Sewing, cleaning, and pressing class at Carver Vocational School

Sewing, cleaning, and pressing class at Carver Vocational School. Paul Henderson. MdHS, HEN.01.05-025.

Sewing, cleaning, and pressing class at Carver Vocational School. Paul Henderson. MdHS, HEN.01.05-025.

Established circa 1925, George Washington Carver Vocational [Technical] High School was the first vocational center established in Baltimore that was open to black students.

Image information:

Sewing, cleaning, and pressing class at Carver Vocational School
1200-1216 West Lafayette Avenue, Baltimore, Maryland
October 1949
Paul Henderson, 1899-1988
4 in. x 5 in. acetate negative
Paul Henderson Photograph Collection, HEN.01.05-025
Maryland Historical Society

1200 West Lafayette Avenue via Google Maps:

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[Governor Lane meeting with the Board of Cheltenham School for Boys]

[Governor Lane meeting with the Board of Cheltenham School for Boys], 1951. Paul Henderson, HEN.00.A2-206.

[Governor Lane meeting with the Board of Cheltenham School for Boys], 1951. Paul Henderson, HEN.00.A2-206.

In 1948, Governor William Preston Lane, Jr. (1892-1967), seated second from right, appointed nine African Americans to the Board of Trustees for Cheltenham School for Boys after the entire board resigned. The correctional institution for young black males were in dire straits when the new board took over. Members of particular note were Willard A. Allen (seated far left), president of Southern Life Insurance Company, and Violet Hill Whyte (seated second from left), the first black policewoman in Baltimore.

Image information:

[Governor Lane meeting with the Board of Cheltenham School for Boys]
State House, 100 State Circle, Annapolis, Maryland
February 1951
Paul Henderson, 1899-1988
4 in. x 5 in. acetate negative
Paul Henderson Photograph Collection, HEN.00.A2-206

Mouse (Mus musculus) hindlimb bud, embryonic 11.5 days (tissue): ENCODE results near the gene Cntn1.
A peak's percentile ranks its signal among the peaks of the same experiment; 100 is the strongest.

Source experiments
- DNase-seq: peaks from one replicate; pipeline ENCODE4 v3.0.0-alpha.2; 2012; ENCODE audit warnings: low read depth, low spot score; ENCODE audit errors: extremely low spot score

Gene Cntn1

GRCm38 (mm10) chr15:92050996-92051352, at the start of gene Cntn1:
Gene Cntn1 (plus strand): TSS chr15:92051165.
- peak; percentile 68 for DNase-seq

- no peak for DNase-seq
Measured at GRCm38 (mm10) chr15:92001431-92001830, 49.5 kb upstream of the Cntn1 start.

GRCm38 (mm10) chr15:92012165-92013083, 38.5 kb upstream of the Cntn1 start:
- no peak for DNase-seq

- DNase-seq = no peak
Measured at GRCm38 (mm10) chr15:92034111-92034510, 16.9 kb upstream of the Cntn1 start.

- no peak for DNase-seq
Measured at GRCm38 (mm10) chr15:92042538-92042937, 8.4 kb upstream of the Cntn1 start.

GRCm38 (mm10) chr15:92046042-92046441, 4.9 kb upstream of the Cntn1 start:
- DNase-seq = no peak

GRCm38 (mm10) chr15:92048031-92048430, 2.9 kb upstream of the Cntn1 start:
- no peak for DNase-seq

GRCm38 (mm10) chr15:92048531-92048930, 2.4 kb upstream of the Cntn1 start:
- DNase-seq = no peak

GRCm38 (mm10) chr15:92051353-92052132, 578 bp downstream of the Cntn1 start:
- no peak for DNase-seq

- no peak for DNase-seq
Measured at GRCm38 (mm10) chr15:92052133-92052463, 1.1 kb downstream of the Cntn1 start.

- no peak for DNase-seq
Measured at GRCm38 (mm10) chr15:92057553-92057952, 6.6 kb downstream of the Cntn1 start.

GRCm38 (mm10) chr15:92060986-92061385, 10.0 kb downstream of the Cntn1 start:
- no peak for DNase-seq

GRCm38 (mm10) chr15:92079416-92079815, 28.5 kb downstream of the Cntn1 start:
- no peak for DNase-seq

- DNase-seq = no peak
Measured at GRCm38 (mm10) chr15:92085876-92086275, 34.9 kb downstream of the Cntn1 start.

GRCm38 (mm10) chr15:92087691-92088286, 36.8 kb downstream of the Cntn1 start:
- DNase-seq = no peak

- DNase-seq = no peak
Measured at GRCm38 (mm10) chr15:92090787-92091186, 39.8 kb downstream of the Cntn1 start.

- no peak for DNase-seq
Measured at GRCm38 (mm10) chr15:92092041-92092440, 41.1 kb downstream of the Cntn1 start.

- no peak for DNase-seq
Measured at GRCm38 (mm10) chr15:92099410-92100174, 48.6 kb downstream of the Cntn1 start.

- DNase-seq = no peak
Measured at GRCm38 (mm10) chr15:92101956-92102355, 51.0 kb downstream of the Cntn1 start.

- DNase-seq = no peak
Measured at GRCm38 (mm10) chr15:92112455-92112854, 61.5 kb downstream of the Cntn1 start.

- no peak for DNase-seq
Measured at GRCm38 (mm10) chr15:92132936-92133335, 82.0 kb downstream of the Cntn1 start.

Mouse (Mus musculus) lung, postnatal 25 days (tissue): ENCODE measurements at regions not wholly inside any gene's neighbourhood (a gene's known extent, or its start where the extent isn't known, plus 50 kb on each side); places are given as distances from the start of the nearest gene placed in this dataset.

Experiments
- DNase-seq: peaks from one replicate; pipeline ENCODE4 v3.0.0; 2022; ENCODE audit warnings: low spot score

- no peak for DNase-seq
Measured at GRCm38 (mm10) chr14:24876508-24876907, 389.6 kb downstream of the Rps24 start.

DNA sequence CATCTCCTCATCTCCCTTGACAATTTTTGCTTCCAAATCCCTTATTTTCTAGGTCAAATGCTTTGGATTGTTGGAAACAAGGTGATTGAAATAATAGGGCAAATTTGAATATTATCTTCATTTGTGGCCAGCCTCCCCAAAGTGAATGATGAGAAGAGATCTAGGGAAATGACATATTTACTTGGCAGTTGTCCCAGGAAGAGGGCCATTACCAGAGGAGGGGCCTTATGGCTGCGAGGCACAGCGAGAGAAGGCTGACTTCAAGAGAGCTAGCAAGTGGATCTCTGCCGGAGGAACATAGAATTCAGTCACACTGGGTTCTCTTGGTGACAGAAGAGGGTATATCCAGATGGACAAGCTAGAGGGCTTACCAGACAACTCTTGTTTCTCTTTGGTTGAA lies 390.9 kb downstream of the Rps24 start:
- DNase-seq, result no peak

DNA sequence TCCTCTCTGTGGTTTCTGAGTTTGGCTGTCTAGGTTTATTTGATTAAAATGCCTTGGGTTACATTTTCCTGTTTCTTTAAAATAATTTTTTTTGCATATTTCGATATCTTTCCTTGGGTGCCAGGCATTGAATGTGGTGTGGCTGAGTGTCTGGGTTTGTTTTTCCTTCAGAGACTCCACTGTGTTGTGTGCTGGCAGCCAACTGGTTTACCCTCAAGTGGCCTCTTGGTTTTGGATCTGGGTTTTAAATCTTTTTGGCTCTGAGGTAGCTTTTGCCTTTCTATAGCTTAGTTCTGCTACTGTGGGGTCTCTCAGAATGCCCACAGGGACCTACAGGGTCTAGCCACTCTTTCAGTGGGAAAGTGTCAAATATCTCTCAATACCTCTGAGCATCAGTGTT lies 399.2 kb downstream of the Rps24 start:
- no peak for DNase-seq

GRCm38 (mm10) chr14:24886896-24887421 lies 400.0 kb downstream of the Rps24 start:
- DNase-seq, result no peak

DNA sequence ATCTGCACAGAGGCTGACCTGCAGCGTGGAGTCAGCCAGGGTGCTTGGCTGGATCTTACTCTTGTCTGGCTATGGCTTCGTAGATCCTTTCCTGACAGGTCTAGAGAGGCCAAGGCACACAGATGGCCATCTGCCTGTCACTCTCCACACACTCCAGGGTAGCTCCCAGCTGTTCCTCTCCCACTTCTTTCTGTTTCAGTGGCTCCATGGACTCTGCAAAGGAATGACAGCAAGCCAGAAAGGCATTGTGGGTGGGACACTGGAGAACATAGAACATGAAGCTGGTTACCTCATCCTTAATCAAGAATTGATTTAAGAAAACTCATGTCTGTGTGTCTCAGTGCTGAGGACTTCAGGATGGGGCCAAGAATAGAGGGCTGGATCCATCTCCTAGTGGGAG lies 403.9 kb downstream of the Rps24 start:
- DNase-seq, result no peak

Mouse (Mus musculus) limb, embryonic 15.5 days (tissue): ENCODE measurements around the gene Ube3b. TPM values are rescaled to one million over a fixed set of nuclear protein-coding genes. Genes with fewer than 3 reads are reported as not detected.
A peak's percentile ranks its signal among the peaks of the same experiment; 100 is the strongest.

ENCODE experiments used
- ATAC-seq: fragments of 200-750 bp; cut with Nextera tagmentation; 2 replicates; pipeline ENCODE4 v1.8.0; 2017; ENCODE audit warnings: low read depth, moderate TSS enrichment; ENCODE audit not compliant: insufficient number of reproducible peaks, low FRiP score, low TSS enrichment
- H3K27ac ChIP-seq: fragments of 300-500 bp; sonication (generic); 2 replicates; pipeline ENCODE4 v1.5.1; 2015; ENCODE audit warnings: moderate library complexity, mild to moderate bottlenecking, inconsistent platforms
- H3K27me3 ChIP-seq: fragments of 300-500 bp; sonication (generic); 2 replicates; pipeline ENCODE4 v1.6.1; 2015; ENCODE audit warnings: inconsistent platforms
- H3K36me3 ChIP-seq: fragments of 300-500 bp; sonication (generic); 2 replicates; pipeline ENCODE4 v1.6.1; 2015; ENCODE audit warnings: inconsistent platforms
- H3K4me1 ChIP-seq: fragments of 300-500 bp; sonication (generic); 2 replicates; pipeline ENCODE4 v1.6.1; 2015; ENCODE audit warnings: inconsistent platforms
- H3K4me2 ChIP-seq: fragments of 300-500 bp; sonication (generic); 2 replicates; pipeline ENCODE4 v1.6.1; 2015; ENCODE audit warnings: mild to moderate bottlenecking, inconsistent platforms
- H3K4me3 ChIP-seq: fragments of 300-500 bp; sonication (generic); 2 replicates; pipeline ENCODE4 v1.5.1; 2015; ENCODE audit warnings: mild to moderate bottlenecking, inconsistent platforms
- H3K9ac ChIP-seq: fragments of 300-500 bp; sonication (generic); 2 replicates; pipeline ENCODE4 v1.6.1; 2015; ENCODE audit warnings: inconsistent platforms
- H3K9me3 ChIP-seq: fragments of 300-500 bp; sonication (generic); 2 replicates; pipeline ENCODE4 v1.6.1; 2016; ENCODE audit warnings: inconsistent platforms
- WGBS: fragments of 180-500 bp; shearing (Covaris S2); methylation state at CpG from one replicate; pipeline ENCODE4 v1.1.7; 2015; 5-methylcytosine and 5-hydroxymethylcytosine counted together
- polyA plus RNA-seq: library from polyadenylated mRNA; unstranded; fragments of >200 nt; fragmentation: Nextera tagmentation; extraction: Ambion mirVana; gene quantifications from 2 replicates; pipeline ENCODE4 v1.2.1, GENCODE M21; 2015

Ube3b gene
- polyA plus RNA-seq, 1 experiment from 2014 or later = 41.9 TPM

Maryland Historical Society

Morgan State College (now Morgan State University)

Morgan State College basketball team, HEN.03.02-064

Class inside gym, Morgan State College. Paul Henderson. MdHS. HEN.06.04-015.

In 1867, the Methodist Episcopal Church opened the Centenary Biblical Institute to train young men in ministry. In 1890, after broadening its mission to educate black men and women as teachers, the school was renamed Morgan College after the first chairman of its Board of Trustees and land donor, Reverend Lyttleton Morgan.

After a few decades, President John Oakley Spencer realized the college was outgrowing its space at Fulton and Edmondson Avenues and activated plans to move and expand. After learning of Andrew Carnegie’s speech in support of black education, the college contacted the philanthropist for financial assistance.

Carnegie agreed to provide $50,000 to the college for a new site only if the board met certain terms, including raising matching funds. The board pledged $25,000 and the public contributed the difference, with much-needed pleas for assistance from the Afro-American newspaper for this “praiseworthy object.”

After being prohibited from relocating to Mount Washington, a white Baltimore suburb, a parcel of land in northeast Baltimore became the best option. Fifty community members filed lawsuits against the move, including poet Edgar Allan Poe’s grandnephew and namesake. All attempts failed and Harry O. Wilson, Baltimore’s leading black banker, purchased the land for the college that became known as Wilson Park.

The college met all of Carnegie’s conditions and in 1917 moved to its present location. In 1939, the state of Maryland purchased the school after a study determined that Maryland needed to provide more opportunities for its black residents. [Image: Morgan State College basketball team, 1951, Maryland Historical Society, HEN.03.02-064; Class inside gym, Morgan State College, 1955, Maryland Historical Society, HEN.06.04-015.]

The photographs below are only a small fraction of the additional photographs of Morgan State College by Paul Henderson:

Protesting Segregated Education and Teacher-Training Programs

Protesting segregated education and teacher-training programs. Paul Henderson. MdHS, HEN.00.A2-161